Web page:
Stem cell storage: Invest in your family’s future health
Young families are often inundated with advice on how to invest in their futures. Minimizing income tax, investing for children’s education, investment planning and asset allocation, tax-efficient earnings, income splitting and so on. Although this is important, what about investing in the future health of your children? How can you do this?
Stem cells are a type of cell that hold the potential to differentiate into different cell types and self-renew. The interest in stem cells in the medical field is at an all-time high. This is reflected in number of scientific publication about stem cells increasing every year (Figure 1).
Figure 1: Global publication count. Graph shows data for all stem cells (Stem Cells), ES cells (all organisms; ESCs), hES cells (hESCs), and iPS cells (iPSCs) from 1996-2012. Source: Scopus
Stem cells have shown amazing promise in the treatment and cure of some previously chronic and deadly diseases. Today, over 70 diseases are treated using stem cells, including numerous types of malignancies, anemia’s, inherited metabolic disorders and deficiencies of the immune system. The number of clinical trials involving stem cells is also on the rise (figure 2). In all likelihood, the applications for stem cells in medicine will multiply as these trials reach completion.
Figure 2: Total number of stem cell trials between 2011 and 2014 continues to rise. Source: Trends in cell therapy clinical trials 2011 – 2014, (2014), ALEXEY BERSENEV, Cell trials.
How do stem cells and their amazing regenerative potential relate to investing in the future health of your child? Well, at birth, the child is connected to the placenta via the umbilical cord. This cord and the placenta are usually discarded at birth. However, the umbilical cord contains an incredibly valuable collection of powerful stem cells, capable of being used in the treatment of an ever-increasing number of diseases. Saving these cells at birth is a wise decision, especially if you have a family history of genetic disease.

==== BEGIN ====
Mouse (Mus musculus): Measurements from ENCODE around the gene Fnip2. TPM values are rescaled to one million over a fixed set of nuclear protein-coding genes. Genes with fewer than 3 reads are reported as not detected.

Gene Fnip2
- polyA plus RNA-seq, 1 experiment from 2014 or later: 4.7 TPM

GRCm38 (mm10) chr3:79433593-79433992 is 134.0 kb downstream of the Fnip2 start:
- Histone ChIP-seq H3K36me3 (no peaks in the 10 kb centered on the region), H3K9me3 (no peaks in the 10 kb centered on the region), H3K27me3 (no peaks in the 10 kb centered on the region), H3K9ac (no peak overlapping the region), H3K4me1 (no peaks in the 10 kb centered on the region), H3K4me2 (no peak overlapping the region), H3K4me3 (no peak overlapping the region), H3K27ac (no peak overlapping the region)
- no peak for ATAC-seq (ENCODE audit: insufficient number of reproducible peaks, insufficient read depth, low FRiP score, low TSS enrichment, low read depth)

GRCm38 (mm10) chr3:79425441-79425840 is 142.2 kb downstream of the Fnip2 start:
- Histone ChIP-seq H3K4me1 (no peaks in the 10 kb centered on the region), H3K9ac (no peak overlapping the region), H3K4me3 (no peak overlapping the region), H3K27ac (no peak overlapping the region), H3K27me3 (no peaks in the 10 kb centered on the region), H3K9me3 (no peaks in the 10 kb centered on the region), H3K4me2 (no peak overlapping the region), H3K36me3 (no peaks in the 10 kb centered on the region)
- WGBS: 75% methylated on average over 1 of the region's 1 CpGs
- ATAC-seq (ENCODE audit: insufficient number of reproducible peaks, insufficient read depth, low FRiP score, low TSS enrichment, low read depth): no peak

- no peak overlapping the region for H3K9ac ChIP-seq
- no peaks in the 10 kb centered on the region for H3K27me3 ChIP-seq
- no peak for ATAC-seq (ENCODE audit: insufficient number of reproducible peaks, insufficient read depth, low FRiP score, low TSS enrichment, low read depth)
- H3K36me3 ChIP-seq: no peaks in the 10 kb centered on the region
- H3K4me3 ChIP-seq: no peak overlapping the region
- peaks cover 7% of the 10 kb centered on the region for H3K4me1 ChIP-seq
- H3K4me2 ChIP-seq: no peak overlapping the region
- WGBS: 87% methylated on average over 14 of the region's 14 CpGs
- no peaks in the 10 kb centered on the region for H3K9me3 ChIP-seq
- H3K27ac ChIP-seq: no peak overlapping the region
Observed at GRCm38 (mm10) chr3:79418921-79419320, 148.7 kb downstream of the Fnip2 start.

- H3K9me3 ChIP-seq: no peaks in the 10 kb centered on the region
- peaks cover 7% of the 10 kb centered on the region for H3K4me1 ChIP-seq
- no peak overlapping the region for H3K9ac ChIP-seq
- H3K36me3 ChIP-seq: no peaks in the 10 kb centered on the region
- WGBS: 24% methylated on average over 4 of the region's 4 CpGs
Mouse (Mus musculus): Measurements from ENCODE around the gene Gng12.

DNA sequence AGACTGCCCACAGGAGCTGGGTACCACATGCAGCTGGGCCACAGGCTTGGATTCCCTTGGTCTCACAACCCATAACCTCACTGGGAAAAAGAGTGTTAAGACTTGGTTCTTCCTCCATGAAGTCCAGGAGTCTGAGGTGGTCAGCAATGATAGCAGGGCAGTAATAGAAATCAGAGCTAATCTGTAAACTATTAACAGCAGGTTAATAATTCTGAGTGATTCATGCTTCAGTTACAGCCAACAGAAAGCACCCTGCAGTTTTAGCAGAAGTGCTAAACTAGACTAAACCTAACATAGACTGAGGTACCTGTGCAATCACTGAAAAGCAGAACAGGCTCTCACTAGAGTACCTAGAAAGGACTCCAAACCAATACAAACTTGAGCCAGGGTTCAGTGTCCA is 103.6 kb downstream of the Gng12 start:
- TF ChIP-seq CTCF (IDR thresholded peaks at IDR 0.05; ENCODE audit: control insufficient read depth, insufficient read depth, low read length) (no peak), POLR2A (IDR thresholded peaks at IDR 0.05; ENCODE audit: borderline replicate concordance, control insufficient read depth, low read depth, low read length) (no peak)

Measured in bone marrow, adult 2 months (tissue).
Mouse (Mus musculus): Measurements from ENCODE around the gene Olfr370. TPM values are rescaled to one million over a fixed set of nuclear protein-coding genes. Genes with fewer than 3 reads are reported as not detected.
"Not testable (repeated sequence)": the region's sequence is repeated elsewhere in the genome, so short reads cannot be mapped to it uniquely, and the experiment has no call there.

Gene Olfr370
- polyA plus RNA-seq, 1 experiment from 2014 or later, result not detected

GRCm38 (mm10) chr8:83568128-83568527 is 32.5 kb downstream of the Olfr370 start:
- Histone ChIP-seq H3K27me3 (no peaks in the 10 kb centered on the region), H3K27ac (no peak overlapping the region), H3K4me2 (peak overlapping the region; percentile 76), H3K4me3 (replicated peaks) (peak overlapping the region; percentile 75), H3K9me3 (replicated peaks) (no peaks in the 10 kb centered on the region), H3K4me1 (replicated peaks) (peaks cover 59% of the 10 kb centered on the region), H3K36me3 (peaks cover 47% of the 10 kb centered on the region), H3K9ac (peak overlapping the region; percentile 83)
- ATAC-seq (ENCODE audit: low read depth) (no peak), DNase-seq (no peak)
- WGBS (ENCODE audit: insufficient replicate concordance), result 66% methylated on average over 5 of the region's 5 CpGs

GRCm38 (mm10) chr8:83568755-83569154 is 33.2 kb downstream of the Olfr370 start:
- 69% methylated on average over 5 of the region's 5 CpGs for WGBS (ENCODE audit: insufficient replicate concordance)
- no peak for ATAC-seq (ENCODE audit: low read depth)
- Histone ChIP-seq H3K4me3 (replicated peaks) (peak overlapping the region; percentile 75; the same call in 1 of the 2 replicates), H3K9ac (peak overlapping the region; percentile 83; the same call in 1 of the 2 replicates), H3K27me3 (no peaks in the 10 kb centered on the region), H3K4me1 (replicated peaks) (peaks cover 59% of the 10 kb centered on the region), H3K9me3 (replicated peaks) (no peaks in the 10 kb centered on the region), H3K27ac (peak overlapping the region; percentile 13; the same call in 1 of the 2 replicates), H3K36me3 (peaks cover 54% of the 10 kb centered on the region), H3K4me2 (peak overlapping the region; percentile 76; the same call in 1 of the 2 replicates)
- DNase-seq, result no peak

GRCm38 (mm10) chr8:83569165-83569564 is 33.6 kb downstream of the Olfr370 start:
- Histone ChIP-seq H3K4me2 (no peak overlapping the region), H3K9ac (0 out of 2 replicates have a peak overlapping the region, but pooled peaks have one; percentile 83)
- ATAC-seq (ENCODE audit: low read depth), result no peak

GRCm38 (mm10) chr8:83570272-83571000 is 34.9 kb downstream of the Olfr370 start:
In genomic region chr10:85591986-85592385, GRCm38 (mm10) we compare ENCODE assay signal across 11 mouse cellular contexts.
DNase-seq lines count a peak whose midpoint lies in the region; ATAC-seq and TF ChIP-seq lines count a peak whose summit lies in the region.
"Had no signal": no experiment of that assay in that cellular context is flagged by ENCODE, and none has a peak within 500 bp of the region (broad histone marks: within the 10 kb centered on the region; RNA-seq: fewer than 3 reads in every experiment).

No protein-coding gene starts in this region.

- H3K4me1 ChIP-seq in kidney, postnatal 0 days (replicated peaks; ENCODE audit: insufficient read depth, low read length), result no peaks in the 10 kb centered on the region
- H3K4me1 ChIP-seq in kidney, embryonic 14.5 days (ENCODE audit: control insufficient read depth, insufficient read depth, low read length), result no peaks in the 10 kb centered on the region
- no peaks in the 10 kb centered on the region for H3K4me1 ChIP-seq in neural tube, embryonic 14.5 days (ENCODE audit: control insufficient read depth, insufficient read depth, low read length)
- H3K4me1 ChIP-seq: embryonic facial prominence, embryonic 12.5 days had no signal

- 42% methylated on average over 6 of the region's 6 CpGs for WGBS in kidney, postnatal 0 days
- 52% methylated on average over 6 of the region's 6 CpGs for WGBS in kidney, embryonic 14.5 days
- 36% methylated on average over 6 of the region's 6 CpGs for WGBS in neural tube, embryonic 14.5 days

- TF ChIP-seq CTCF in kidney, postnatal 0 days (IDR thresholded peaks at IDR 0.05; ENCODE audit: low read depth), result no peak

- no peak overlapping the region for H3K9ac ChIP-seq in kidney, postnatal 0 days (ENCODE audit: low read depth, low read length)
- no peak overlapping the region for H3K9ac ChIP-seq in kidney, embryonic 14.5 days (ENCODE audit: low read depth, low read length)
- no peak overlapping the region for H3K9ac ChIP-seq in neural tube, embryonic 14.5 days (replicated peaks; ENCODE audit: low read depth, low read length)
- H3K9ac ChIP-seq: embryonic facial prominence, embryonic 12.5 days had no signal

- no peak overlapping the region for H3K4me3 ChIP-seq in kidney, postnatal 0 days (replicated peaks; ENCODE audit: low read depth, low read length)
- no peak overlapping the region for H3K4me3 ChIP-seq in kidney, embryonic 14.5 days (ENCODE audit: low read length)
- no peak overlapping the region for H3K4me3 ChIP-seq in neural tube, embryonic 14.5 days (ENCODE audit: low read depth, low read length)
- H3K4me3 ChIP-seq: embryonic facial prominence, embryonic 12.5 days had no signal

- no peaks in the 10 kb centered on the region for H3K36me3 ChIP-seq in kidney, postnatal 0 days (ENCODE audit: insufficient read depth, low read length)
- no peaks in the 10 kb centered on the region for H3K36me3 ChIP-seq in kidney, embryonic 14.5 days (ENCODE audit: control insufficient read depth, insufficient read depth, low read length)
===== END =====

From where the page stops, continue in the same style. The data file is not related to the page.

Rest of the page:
There are some commentators that warn against the storage of your child’s stem cells in a private bank. They suggest that if your child inherits a genetic disease which is treatable using stem cells, the stored stem cells will contain the same genetic mutation that caused the disease. The child’s own stem cells are therefore useless. However, new advances in gene editing, including but not limited to CRISPR-Cas9, allow the potential to correct the mutated genes in the stem cells, potentially allowing them to be used in treatment (figure 3). When gene editing becomes commonplace, all stored stem cells will be valuable, should a family require them.
Figure 3: The mechanism by which CRISPR/Cas9 repairs gene mutations. Source: Advanced Analytical.
With stem cells being discovered as useful agents in treating more and more diseases, along with the development of novel ways to edit out gene mutations, there has never been a better time invest in the future health of your family and store your children’s stem cells.